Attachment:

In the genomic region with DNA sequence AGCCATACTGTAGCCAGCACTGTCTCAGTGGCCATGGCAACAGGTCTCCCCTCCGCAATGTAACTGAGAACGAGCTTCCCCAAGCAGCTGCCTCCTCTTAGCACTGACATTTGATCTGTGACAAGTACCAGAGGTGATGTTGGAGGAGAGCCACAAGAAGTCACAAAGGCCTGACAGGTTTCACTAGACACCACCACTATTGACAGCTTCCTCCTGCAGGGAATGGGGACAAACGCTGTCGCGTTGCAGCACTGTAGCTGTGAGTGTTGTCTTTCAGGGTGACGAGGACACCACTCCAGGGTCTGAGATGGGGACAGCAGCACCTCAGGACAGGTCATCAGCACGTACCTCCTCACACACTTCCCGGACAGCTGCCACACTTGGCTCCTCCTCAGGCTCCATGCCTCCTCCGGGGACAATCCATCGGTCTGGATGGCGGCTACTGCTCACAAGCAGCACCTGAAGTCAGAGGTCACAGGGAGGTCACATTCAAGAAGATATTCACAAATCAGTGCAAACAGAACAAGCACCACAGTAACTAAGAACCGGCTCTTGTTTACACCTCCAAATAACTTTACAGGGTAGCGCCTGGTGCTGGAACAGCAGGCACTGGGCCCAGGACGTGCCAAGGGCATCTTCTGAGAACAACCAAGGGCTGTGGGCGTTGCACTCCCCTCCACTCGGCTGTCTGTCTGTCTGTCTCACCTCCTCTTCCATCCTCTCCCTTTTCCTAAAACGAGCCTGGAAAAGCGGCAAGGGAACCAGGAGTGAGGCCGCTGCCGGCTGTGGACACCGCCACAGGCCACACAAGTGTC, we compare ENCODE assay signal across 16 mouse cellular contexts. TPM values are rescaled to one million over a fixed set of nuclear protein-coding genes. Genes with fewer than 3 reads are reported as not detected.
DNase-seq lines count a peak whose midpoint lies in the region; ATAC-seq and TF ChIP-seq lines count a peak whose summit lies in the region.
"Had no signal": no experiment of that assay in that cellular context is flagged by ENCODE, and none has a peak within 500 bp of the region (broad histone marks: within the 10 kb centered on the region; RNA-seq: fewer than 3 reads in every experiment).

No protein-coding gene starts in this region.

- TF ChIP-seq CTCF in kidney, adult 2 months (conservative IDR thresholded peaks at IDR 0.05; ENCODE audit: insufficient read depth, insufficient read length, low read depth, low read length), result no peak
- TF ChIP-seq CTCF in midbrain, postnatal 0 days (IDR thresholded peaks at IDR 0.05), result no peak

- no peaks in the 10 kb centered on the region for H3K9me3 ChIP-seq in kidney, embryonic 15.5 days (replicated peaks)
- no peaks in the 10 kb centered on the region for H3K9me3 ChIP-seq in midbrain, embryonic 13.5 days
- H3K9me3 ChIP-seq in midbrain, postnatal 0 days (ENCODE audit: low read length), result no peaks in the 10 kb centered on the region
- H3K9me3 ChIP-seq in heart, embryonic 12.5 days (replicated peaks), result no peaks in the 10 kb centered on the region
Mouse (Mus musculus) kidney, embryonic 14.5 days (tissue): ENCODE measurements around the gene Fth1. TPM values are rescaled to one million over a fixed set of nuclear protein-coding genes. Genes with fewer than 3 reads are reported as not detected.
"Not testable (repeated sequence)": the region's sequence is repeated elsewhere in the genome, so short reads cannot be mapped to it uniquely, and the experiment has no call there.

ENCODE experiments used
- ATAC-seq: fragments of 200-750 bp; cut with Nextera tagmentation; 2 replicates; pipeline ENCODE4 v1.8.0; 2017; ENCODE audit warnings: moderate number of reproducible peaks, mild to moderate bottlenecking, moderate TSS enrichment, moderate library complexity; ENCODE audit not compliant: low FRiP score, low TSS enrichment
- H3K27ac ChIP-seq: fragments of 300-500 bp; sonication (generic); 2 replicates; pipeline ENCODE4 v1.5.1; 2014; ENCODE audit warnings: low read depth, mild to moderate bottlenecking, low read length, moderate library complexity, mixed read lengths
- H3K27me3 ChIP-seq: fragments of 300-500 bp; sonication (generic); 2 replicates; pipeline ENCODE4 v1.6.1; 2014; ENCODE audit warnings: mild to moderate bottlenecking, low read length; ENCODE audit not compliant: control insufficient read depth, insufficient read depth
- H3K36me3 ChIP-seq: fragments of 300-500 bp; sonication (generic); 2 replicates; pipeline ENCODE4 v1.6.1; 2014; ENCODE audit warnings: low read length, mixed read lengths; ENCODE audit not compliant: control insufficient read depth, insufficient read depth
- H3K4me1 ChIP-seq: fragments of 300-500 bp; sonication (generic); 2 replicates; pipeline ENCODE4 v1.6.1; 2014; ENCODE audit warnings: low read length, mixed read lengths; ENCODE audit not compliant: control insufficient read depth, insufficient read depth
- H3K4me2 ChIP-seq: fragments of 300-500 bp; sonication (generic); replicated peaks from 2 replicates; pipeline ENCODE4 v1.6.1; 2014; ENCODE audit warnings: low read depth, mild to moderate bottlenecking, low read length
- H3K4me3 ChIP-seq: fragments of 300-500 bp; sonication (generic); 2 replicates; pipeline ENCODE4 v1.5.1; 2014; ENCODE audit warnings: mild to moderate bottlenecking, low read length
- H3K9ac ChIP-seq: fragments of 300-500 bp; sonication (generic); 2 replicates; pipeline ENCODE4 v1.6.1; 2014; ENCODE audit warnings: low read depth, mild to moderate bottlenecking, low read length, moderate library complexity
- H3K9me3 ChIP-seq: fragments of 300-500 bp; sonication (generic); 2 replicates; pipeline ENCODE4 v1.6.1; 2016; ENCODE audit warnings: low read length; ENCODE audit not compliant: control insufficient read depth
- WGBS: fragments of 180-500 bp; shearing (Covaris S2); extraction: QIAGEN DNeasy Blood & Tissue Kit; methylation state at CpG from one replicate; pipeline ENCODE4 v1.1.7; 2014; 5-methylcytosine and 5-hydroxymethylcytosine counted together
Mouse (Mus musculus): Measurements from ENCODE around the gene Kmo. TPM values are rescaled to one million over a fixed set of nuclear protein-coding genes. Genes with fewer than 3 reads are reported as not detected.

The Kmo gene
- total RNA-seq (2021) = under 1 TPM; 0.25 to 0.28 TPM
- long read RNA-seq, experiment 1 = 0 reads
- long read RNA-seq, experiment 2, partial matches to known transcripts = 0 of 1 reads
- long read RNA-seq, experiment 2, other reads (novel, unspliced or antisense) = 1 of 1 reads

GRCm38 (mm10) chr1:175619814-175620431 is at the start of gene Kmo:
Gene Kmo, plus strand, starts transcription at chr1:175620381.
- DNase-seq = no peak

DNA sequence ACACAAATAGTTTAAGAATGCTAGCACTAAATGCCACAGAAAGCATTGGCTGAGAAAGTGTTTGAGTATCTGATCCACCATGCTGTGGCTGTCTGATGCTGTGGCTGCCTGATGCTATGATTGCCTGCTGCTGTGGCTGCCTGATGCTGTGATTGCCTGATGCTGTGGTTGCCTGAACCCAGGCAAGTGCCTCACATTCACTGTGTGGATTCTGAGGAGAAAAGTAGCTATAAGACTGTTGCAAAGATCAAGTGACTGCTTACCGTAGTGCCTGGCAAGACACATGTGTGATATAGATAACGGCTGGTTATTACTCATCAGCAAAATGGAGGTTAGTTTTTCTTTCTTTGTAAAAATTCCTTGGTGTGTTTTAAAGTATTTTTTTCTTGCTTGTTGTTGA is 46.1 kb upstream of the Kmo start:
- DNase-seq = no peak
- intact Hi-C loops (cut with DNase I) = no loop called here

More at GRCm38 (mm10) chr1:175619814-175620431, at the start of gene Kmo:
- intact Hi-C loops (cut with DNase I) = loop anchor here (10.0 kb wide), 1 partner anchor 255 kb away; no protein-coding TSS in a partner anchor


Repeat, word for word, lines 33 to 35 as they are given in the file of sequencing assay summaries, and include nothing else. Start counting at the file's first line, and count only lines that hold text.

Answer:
DNA sequence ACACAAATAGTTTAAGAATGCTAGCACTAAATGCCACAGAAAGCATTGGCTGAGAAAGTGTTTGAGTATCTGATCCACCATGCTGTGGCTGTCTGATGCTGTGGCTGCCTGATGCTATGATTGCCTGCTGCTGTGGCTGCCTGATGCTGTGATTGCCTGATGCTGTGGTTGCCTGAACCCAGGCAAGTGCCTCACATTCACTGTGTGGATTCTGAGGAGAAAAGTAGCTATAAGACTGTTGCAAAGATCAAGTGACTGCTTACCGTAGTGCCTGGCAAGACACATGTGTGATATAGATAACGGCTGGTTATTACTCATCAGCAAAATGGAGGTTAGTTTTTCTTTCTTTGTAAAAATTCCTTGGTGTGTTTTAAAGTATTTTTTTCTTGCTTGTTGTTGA is 46.1 kb upstream of the Kmo start:
- DNase-seq = no peak
- intact Hi-C loops (cut with DNase I) = no loop called here